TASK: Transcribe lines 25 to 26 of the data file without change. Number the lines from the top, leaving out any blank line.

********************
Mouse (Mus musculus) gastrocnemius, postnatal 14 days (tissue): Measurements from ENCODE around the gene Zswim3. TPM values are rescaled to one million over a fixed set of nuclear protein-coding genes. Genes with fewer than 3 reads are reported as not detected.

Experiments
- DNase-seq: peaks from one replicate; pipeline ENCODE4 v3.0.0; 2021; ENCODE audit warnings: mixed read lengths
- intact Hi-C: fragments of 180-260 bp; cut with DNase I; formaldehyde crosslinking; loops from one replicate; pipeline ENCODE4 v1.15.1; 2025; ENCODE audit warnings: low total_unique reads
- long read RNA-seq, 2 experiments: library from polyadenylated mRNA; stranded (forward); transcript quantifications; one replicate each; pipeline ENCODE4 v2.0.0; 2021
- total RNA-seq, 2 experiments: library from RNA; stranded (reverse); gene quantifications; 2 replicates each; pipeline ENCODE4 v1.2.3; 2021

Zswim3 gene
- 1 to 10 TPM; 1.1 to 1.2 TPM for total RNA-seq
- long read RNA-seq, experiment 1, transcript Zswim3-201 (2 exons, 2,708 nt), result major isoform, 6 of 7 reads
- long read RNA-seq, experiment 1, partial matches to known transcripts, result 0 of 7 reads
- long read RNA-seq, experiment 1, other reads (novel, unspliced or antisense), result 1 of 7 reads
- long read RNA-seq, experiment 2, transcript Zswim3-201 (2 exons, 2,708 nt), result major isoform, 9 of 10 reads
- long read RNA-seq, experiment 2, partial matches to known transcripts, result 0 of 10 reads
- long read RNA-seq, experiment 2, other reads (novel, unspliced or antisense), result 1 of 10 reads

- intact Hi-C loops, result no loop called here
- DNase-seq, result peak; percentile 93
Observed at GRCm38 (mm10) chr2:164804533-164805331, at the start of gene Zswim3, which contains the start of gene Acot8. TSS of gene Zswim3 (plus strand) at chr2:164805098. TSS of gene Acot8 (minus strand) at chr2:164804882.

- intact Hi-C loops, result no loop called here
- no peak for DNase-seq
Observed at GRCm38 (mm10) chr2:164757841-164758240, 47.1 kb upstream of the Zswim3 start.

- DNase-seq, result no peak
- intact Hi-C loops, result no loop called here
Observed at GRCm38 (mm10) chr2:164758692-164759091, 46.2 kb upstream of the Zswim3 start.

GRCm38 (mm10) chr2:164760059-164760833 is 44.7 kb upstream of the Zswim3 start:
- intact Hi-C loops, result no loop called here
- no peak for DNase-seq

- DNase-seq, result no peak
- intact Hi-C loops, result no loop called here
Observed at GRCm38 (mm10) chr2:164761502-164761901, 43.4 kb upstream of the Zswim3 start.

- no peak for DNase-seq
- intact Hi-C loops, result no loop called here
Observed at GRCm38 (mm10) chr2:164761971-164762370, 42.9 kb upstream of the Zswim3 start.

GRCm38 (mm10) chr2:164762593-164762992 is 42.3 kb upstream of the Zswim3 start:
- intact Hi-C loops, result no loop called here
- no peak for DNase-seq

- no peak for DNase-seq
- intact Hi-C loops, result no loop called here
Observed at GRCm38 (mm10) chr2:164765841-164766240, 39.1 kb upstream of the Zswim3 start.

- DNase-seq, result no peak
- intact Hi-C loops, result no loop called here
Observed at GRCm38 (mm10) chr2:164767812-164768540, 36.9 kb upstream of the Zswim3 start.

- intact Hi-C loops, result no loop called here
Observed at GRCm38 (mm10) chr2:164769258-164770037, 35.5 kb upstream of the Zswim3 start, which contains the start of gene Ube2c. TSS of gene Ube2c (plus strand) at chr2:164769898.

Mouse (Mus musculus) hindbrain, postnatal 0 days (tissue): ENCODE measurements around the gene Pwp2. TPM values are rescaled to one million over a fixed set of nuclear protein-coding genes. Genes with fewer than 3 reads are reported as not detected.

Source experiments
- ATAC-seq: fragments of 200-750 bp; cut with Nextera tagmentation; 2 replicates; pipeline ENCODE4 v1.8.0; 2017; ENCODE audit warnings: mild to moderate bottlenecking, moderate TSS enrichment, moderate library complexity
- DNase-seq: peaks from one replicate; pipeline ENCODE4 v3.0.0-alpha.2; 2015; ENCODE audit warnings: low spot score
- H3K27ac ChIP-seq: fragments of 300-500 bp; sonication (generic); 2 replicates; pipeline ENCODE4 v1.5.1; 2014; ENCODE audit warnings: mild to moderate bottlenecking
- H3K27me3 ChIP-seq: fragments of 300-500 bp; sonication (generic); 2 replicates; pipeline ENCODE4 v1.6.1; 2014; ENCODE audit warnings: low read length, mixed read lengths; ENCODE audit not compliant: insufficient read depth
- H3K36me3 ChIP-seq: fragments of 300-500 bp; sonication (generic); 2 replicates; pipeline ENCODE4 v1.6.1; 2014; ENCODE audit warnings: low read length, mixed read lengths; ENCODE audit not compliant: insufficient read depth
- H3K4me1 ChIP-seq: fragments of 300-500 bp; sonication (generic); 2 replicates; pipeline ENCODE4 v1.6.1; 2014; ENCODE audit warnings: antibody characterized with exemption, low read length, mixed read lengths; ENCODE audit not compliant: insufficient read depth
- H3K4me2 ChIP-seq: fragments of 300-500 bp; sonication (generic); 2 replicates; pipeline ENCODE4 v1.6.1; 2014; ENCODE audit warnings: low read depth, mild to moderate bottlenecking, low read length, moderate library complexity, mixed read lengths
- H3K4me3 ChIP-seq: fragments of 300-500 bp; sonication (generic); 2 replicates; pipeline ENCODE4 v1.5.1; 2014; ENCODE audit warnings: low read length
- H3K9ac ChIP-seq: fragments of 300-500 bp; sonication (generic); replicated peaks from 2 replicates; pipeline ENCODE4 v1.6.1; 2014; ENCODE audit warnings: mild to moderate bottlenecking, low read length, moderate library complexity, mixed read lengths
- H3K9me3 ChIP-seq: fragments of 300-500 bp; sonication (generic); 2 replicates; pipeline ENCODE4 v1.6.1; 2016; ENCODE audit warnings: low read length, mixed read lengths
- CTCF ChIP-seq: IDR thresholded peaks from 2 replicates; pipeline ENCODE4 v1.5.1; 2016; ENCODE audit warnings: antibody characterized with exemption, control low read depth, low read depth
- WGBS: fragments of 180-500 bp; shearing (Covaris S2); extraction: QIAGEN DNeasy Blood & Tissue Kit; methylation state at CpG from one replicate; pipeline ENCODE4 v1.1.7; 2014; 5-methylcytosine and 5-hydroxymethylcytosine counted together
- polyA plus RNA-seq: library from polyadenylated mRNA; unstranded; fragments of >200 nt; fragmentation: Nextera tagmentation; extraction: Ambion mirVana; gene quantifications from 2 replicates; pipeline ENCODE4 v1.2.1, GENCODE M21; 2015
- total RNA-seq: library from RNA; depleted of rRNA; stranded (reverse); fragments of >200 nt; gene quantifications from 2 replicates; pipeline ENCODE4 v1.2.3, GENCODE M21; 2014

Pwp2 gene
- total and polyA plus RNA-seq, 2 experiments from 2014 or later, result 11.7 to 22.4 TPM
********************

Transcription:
- intact Hi-C loops, result no loop called here
- no peak for DNase-seq